Several companies are developing products that control noise in the environment and the workplace. Noise Cancellation Technologies (Stamford, Conn.), under a contract with the Walker Manufacturing Co. (Grass Lake, Mich.), is developing an electronic muffler for cars that could be available by 1994. In addition, Noise Cancellation Technologies is currently producing a number of noise reduction products, including an electronic muffler that quiets compressors and headsets that dead-en unwanted sounds in the workplace. The firm is also developing active systems that will reduce noise in the interior of vehicles and in aircraft passenger compartments. Bose Corp. (Framingham, Mass.) is producing a headset for use in small passenger airplanes and helicopters. And Digisonix (Stoughton, Wis.) is producing a variety of industrial sound cancellation systems including applications for HVAC ducts, material handling fans, and vacuum pumps.
The Noise Cancellation Technologies exhaust muffler employs a feedback control design to generate an antinoise signal at the end of an automobile exhaust pipe. "A loudspeaker enclosure is placed at the end of the pipe with the outlet port of the speaker surrounding the exhaust," said vice president of research and development Jeffrey Denenberg.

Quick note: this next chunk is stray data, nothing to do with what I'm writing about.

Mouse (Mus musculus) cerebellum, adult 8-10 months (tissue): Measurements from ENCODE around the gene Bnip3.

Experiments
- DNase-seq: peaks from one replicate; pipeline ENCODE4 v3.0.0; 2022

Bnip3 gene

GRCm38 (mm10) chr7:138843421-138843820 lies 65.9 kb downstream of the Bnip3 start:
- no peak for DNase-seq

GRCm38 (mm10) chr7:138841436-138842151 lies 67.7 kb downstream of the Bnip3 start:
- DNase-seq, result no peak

The system picks up a synchronous signal from the engine and relays it to a digital signal processor. Using data derived from the harmonics of the engine noise cycle, the processor calculates the acoustical waveform of the exhaust noise and creates an antinoise that is 180 degrees out of phase with the offending sound. The antinoise has a mirror-image waveform that is released, via the loudspeaker, in exact opposition to the sound wave created by the exhaust. It results in a noise reduction of between 6 and 10 A-weighted decibels (dBA). (The A-weighting is an international standard devised to communicate a decibel level that is weighted for the sensitivity of the ear.) A reduction of 10 dBA is equivalent to a 50 percent decrease in perceived loudness.